Walk Like Japan: The Effect of 10,000 Steps
By Martha Michael
There are certain ideals humankind can agree on: Treating our fellow man with respect; making sure our children are safe; reaching 10,000 steps a day. Wait -- what?!
How did we come up with the (seemingly random) goal of logging 10,000 steps a day on our fitness apps?
Going the Distance
Jesse Singal answers that question in an article in New York Magazine called “How Many Steps a Day Should You Really Walk?” First of all, she tallies 10,000 steps as approximately five miles. But for its history, you have to look a lot farther than five miles away -- more like a quarter of the way around the globe.
Though it’s a hot topic around the water cooler today, the concept didn’t even start in this century, according to Singal. The pedometer idea was borne out of the Tokyo Olympics in 1964 and the first pedometers were called “man-po-kei.” The word is best explained in parts, according to Catrine Tudor-Locke, a professor at Louisiana State University’s Pennington Biomedical Center.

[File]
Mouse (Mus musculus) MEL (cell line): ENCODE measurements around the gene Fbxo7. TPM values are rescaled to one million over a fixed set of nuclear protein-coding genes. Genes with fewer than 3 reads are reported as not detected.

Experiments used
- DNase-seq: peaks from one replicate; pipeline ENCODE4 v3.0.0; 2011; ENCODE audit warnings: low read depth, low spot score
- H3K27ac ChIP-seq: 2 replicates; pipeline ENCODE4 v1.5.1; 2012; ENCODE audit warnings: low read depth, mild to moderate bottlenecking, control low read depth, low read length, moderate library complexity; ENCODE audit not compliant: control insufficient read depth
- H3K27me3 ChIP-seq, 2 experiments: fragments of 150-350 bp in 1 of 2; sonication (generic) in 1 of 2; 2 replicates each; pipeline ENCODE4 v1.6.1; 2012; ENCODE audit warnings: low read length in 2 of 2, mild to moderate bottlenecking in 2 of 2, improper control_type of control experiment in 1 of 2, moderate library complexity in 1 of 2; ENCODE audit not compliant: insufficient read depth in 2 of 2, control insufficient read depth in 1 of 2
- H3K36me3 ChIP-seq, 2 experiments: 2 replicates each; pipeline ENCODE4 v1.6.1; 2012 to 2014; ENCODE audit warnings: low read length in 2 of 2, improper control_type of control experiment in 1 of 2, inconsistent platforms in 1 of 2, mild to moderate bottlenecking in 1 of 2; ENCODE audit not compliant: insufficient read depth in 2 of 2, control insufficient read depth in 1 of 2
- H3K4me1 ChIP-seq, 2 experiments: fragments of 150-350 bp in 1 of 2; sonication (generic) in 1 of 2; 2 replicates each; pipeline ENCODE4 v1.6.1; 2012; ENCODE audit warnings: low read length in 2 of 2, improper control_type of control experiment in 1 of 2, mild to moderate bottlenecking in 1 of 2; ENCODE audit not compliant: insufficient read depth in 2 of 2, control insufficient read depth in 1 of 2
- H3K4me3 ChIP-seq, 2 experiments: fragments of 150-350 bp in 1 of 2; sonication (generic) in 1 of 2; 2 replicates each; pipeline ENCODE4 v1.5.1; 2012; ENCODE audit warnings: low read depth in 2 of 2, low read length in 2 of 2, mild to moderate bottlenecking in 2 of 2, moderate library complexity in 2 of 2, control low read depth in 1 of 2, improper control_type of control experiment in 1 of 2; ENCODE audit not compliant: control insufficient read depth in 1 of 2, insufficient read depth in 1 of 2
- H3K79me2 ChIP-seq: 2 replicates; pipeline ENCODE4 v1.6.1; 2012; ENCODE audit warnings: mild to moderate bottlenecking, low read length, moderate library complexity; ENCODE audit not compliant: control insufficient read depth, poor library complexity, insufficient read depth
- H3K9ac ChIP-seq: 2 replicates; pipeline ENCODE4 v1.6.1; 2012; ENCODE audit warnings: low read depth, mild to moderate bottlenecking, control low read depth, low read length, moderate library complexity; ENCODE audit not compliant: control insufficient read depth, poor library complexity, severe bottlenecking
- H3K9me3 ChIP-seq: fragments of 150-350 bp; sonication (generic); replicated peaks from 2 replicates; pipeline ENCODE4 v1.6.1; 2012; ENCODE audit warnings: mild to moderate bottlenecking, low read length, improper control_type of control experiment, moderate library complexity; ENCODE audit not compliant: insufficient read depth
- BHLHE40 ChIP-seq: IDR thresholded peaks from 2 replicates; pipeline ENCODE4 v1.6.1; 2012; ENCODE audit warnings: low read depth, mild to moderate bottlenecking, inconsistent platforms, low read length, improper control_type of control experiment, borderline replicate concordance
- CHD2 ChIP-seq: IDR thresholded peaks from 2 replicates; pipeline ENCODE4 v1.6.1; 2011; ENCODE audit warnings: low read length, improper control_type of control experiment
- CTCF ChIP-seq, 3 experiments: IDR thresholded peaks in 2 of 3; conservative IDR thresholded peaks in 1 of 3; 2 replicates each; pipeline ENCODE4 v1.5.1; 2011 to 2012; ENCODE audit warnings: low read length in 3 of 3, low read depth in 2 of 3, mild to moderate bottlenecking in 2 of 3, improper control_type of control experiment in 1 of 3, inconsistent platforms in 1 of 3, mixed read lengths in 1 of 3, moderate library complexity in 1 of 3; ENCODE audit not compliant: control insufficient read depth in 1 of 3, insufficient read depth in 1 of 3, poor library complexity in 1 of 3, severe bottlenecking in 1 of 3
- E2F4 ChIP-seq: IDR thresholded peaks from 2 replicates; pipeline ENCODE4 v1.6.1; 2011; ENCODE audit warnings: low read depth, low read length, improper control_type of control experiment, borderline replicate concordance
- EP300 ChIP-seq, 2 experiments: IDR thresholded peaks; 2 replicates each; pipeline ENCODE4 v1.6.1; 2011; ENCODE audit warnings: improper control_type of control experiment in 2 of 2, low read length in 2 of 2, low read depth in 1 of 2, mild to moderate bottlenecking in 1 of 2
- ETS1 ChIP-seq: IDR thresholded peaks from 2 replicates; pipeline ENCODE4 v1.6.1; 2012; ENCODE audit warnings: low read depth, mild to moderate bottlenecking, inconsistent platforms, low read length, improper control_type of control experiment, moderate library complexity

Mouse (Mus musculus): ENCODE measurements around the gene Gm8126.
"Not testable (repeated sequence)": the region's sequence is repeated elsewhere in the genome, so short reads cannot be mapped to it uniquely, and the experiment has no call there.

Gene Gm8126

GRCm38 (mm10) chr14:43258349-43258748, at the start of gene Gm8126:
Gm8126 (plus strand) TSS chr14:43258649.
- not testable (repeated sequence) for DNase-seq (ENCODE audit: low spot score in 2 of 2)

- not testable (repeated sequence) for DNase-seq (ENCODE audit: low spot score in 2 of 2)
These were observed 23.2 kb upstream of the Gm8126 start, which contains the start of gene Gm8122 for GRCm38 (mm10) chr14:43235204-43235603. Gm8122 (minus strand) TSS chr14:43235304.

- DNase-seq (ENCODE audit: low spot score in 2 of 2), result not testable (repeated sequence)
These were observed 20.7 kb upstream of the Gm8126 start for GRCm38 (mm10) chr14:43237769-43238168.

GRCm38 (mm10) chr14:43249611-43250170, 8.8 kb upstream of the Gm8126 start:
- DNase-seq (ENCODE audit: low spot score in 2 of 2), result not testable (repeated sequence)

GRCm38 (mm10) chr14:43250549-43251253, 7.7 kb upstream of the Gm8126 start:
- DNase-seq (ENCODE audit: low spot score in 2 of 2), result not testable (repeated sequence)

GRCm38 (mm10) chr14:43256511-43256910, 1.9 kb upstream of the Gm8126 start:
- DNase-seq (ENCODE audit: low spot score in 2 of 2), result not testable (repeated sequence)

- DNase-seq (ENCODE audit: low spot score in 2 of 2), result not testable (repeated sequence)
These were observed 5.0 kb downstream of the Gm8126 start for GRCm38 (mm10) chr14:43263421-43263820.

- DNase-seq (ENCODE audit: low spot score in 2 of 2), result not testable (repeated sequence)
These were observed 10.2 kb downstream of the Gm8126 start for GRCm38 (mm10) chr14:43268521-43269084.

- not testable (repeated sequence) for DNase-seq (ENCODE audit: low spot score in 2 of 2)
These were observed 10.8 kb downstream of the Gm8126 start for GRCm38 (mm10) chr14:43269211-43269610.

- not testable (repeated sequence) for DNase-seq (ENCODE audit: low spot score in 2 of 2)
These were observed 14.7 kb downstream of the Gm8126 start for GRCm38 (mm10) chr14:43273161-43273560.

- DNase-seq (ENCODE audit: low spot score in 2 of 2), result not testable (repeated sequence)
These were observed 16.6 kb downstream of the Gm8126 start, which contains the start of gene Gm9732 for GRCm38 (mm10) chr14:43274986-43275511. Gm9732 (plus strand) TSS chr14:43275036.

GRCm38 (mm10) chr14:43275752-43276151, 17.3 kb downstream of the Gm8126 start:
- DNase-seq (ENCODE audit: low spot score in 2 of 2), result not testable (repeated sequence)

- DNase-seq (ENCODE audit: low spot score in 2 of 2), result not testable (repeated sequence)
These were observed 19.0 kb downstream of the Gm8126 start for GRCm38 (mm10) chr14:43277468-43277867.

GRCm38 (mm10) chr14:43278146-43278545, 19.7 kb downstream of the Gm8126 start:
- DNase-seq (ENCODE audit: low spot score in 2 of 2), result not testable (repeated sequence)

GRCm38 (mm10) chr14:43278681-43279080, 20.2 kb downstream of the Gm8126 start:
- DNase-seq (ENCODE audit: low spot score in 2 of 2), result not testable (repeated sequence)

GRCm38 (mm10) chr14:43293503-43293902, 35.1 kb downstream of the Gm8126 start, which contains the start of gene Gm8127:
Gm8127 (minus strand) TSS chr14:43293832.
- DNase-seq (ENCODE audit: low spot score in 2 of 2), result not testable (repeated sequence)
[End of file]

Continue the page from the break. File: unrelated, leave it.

- Man stands for "10,000"
- Po stands for "step"
- Kei stands for "meter" or "gauge"
The number 10,000 was chosen simply because it was significant in Japanese culture at the time, Tudor-Locke says.
Bringing it Home
The big question is -- what’s the impact of the 10,000-step rule here and now?
Tudor-Locke gives a thumbs down to what she calls the “one size fits all” approach, saying it’s ineffective. Some experts think it’s an intimidating number, especially to sedentary types.
A study in Europe, according to Singal, showed a significant drop in the rate of mortality when a person went from being completely inactive to becoming somewhat active. It didn’t require a jump to the stratosphere in a person’s activity level to bring about real changes.
The other problem is the issue of food intake. If you’re looking at the steps in terms of overall health, you have to address diet. And Jeff Goldsmith, a biostatistics professor at Columbia’s Mailman School of Public Health, says a person can’t hyperfocus on one and ignore the other without negative health ramifications. Research seems to indicate they are two very separate behaviors.
Overall, we don't have to throw out the whole program just because it might be a lofty goal for some. Getting people to move a little more, to increase what they’re doing, even to 5,000 steps a day, is better than nothing. The diet issue may have to be addressed separately.
You might say that “10,000 steps” in any language equals one giant leap for mankind -- if we could get everyone to do it.